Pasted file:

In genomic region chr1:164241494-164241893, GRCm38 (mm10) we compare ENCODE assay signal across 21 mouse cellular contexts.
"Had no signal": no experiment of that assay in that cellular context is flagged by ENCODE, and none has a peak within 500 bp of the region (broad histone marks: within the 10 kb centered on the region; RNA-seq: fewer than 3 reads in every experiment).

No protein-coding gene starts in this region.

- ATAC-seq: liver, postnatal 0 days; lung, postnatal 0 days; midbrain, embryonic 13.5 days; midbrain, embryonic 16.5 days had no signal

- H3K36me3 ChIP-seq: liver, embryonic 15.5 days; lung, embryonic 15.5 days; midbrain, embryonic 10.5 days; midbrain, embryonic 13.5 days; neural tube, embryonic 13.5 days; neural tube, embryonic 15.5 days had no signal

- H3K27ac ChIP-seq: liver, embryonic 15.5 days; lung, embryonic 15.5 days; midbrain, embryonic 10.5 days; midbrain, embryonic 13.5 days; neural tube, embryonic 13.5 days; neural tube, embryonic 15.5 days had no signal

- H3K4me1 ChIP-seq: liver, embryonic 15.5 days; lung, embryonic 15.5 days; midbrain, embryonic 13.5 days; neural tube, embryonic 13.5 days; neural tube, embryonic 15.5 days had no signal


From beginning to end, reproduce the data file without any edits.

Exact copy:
In genomic region chr1:164241494-164241893, GRCm38 (mm10) we compare ENCODE assay signal across 21 mouse cellular contexts.
"Had no signal": no experiment of that assay in that cellular context is flagged by ENCODE, and none has a peak within 500 bp of the region (broad histone marks: within the 10 kb centered on the region; RNA-seq: fewer than 3 reads in every experiment).

No protein-coding gene starts in this region.

- ATAC-seq: liver, postnatal 0 days; lung, postnatal 0 days; midbrain, embryonic 13.5 days; midbrain, embryonic 16.5 days had no signal

- H3K36me3 ChIP-seq: liver, embryonic 15.5 days; lung, embryonic 15.5 days; midbrain, embryonic 10.5 days; midbrain, embryonic 13.5 days; neural tube, embryonic 13.5 days; neural tube, embryonic 15.5 days had no signal

- H3K27ac ChIP-seq: liver, embryonic 15.5 days; lung, embryonic 15.5 days; midbrain, embryonic 10.5 days; midbrain, embryonic 13.5 days; neural tube, embryonic 13.5 days; neural tube, embryonic 15.5 days had no signal

- H3K4me1 ChIP-seq: liver, embryonic 15.5 days; lung, embryonic 15.5 days; midbrain, embryonic 13.5 days; neural tube, embryonic 13.5 days; neural tube, embryonic 15.5 days had no signal